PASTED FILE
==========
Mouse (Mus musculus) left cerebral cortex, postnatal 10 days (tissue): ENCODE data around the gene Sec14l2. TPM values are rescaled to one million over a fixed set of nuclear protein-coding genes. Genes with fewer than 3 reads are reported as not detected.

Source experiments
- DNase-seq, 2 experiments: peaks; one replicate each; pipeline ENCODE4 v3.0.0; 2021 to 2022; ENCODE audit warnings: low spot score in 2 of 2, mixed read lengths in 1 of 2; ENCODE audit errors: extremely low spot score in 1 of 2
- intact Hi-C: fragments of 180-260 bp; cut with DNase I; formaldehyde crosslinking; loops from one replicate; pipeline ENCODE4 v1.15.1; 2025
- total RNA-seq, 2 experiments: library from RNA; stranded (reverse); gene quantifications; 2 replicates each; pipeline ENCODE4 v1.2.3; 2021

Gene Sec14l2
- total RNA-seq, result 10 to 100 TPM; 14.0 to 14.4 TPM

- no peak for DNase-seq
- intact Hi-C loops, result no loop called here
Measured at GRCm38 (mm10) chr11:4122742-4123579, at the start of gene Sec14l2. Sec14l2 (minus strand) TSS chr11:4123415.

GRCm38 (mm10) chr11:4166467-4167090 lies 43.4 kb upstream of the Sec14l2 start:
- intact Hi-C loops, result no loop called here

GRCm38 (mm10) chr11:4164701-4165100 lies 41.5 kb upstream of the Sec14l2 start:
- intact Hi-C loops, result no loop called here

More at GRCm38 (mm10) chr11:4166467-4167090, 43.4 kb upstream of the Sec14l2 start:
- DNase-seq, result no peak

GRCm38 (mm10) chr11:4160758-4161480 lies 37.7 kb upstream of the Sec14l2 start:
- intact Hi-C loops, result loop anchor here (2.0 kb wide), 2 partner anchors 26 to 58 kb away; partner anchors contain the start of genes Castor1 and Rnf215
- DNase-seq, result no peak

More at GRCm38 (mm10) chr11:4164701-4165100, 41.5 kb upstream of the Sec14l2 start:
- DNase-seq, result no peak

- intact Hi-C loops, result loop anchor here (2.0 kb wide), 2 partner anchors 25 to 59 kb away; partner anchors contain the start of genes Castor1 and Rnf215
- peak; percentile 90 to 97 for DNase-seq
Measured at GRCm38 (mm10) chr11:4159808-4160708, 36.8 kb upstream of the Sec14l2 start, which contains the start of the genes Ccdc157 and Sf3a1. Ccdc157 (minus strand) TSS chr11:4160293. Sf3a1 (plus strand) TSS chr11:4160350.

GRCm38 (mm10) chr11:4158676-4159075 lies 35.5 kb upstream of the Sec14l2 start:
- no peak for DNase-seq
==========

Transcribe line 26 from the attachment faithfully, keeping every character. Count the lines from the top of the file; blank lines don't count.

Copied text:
- no peak for DNase-seq